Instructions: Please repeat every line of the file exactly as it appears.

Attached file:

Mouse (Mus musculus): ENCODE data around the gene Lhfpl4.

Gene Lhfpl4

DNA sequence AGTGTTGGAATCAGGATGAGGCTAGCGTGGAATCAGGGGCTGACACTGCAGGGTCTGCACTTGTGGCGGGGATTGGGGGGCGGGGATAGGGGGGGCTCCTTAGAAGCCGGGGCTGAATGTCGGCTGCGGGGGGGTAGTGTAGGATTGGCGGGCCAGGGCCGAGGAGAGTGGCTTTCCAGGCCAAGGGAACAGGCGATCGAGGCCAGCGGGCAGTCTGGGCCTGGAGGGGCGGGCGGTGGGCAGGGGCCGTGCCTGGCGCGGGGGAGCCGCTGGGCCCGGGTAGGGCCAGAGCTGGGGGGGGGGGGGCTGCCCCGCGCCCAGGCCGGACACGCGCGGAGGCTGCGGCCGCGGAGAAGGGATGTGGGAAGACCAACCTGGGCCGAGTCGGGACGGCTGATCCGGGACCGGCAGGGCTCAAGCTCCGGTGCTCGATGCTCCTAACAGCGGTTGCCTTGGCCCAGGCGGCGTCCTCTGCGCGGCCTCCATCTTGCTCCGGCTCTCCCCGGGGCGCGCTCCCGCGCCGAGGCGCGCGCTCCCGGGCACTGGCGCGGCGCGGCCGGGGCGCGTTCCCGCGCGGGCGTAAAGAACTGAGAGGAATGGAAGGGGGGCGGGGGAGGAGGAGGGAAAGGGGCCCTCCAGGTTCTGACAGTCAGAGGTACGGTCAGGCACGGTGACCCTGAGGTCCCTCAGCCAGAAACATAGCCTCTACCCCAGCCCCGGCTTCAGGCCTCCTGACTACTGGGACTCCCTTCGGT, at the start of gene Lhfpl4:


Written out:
Mouse (Mus musculus): ENCODE data around the gene Lhfpl4.

Gene Lhfpl4

DNA sequence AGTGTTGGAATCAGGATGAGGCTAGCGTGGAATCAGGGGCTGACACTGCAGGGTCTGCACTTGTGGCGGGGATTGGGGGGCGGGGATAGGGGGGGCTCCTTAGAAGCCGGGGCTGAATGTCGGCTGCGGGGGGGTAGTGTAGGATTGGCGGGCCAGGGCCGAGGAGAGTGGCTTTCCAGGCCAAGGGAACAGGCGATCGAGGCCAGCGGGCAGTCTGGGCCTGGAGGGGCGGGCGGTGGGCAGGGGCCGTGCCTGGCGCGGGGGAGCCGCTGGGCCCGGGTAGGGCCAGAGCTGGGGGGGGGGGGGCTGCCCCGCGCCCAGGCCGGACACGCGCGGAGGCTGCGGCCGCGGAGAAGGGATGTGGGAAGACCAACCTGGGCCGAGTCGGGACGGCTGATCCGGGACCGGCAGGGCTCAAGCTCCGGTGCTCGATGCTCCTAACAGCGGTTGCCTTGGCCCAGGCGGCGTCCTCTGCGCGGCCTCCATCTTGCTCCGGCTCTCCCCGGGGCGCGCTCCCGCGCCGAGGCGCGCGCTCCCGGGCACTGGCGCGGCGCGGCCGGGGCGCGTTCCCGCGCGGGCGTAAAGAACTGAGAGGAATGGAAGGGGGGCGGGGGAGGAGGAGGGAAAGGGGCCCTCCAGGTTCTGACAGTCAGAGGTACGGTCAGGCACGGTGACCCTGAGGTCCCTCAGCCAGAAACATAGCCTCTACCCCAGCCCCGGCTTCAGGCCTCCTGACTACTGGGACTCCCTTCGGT, at the start of gene Lhfpl4: